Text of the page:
Work-life balance – is there such a thing? Though it’s hard to imagine with all the stress, it is possible and should take place in order to prevent burnout.
There’s no easy way around it – stress is a major killer, and a seriously underappreciated factor in why more Americans are struggling with heart-related illnesses, strokes, and more. Rather than simply attribute the recent rise in burnouts to a new generation unable or unwilling to work, it’s important to recognize that times have indeed gotten tougher.
- Despite rising costs, wages are stagnant.
- The job market is as competitive as ever, with more people turning towards second jobs and extra gigs to make a little more on the side.
Work-Life Balance Strategies to Work Towards
Churning out all you can, as often as you can, is not a sustainable plan. For many, the idea of maintaining a better work-life balance seemingly isn’t in the cards. But while some of the problems with work-related stress can be blamed on poor management or a tough economy, it’s important to recognize that, ultimately, the best way to work on preventing burnout is to take the matter into your own hands and examine how you spend your time.
Work-life strategies rely on training yourself to be more efficient with the hours you have and the work you’re given, while still making time for R&R and your own wellbeing. Below are five crucial strategies that can drastically improve your work-life balance, and even help you get more work done in a shorter period.
1. Prioritize Your Daily Tasks
One of the best ways to achieve healthier work-life balance strategies is being more efficient with your time. While it might sound like time management is a skill that largely focuses on productivity, there’s a direct carryover to having more time for yourself.
Part of the reason people struggle to manage their work-life balance effectively is because they do not have a concrete idea of where and how they’re spending their time. Ideally, we should strive to strike a balance between how much time we spend on personal activities, and how much time we spend on work-related tasks.
Whenever you’re about to set out for the day, keep in mind what you’ve got planned for the next 24 hours, and try to follow that plan. We can’t always dictate what direction life seems to take, so we have less capacity to plan for each and every day. Yet with a little time and effort, you can easily keep an overview of just how much time you’re spending on each of your daily tasks, and then you can determine what changes need to be made.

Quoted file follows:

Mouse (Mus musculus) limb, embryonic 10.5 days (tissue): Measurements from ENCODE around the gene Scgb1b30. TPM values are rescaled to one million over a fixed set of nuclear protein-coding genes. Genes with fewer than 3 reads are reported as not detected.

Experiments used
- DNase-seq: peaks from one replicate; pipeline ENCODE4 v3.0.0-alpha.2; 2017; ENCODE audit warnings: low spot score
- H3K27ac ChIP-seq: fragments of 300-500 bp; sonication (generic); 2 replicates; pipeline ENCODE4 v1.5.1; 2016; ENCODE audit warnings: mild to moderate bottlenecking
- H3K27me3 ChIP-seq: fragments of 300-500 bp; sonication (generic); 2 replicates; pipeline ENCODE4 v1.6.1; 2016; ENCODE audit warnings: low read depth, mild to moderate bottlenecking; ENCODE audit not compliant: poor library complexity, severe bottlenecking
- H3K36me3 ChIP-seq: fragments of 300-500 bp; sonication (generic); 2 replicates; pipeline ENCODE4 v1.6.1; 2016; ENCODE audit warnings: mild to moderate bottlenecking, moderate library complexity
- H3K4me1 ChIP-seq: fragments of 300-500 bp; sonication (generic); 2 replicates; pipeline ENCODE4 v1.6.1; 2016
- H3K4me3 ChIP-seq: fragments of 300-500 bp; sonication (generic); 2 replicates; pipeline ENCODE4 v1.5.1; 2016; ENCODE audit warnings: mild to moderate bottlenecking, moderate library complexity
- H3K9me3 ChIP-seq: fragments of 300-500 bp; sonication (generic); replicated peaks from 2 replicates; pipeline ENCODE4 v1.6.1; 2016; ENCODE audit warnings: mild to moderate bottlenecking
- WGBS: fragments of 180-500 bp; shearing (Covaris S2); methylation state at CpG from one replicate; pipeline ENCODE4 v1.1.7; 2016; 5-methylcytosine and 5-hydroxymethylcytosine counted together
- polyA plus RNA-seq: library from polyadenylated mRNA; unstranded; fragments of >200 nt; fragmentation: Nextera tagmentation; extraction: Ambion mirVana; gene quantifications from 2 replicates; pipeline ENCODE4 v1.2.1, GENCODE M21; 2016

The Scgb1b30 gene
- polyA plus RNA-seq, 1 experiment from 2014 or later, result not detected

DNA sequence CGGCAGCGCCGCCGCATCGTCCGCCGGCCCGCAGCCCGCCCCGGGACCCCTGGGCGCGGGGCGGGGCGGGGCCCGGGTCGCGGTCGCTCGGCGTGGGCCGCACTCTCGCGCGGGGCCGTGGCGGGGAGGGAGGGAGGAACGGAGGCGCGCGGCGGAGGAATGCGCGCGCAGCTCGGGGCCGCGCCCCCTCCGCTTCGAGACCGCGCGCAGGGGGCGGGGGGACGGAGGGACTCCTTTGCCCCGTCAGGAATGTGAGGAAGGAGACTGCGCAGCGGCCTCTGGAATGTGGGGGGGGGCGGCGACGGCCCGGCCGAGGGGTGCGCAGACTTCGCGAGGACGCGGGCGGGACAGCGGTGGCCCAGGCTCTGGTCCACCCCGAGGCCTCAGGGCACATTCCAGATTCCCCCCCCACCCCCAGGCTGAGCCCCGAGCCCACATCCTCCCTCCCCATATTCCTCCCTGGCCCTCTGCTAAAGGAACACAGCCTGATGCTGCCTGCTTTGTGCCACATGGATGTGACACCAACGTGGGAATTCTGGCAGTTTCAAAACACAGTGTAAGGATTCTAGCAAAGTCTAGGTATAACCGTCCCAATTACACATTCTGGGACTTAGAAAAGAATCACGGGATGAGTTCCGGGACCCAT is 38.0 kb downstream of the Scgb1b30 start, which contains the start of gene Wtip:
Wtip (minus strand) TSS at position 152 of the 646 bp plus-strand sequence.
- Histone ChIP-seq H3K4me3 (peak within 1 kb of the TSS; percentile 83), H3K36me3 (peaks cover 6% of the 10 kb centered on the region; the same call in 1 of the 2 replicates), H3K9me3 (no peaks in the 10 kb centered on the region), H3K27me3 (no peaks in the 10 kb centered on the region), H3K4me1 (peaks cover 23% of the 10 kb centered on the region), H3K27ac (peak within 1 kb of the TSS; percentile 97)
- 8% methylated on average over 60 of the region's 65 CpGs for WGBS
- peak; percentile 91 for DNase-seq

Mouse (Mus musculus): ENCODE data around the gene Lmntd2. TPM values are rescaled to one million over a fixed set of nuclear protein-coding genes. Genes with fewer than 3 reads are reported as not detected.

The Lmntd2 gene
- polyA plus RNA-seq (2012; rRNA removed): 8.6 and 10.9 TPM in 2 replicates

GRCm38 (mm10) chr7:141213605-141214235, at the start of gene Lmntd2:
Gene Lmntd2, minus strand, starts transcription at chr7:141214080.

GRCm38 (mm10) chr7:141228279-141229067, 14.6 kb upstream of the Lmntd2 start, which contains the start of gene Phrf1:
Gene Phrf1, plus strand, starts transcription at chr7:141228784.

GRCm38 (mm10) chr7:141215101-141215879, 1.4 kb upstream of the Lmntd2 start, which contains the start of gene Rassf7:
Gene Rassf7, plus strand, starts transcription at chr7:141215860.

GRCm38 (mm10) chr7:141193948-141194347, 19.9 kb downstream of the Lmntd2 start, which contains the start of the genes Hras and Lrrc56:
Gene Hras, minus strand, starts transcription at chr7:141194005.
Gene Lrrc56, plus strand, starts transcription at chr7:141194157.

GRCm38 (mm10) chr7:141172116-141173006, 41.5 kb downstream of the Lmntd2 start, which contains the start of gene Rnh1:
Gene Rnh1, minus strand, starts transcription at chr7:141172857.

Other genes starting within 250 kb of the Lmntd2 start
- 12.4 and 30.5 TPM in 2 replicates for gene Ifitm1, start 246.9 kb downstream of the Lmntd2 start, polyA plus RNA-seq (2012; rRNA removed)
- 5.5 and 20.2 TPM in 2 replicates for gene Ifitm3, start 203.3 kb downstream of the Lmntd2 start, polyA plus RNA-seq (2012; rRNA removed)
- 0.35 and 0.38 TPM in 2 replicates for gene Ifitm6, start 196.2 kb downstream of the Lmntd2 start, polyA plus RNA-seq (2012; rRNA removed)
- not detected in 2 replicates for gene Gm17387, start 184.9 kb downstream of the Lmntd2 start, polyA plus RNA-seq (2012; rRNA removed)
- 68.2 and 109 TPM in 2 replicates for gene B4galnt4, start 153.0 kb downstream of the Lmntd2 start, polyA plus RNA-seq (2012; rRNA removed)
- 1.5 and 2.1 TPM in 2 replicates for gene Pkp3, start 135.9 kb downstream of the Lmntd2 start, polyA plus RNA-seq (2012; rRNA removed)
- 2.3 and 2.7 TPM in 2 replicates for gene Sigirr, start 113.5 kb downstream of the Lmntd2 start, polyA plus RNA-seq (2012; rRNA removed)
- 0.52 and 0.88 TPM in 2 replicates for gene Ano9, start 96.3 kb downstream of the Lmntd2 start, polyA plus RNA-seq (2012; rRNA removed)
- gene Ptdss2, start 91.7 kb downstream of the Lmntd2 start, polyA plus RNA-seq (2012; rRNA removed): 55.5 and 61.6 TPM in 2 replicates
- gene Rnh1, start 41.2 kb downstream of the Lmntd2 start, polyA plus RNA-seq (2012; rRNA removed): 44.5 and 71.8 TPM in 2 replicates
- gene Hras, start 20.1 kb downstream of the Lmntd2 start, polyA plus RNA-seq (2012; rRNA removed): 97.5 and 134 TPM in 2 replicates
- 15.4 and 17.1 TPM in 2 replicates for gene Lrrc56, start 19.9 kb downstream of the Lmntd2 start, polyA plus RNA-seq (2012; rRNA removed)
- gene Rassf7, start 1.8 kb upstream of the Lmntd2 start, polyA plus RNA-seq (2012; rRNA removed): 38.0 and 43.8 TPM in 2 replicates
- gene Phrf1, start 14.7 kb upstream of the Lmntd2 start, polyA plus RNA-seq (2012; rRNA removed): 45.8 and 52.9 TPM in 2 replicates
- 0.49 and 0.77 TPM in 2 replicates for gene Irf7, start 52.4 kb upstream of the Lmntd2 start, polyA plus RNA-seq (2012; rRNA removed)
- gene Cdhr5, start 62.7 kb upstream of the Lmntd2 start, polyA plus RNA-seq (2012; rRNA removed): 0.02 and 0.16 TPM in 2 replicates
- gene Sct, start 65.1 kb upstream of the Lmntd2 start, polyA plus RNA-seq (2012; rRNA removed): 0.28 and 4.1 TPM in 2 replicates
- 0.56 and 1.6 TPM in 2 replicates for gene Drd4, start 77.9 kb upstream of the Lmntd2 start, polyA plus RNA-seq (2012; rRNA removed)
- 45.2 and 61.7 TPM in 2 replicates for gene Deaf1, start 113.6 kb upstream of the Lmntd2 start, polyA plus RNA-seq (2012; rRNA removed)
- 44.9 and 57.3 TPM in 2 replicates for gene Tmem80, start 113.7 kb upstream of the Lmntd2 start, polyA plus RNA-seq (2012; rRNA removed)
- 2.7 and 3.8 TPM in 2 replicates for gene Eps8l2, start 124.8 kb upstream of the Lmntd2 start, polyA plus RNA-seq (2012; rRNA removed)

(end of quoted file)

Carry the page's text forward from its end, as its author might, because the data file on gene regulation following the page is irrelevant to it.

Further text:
Consider what you should do less of and what you should do more of. Consider what changes you might make in order to better do the things you want to do. If you struggle to get a workout in, consider a different gym, or train somewhere much closer. Audit your time.
2. Set Regular Goals
Goals are critical for growth. When we stop having goals, we begin to stagnate, and that feeling becomes palpable very quickly. Not only does it feel bad to stagnate and feel like you aren’t going anywhere, but without a goal in mind, you will have a much harder time motivating yourself to get anything done.
Through simple, yet achievable and exciting goals, you can create a framework to help you get through all of your daily tasks with your goals in mind. Change the way you approach the day by framing it within the context of your current goal, whatever it may be.
3. Set Up and Use a Planner
You might already have a to-do list, and chances are that you’ve got a calendar with a few highlighted dates – but a planner is yet another step beyond both, providing you with the means to more accurately detail what you need to get done each and every day, and giving you a simple way to keep track of your tasks by itemizing and check listing them day after day.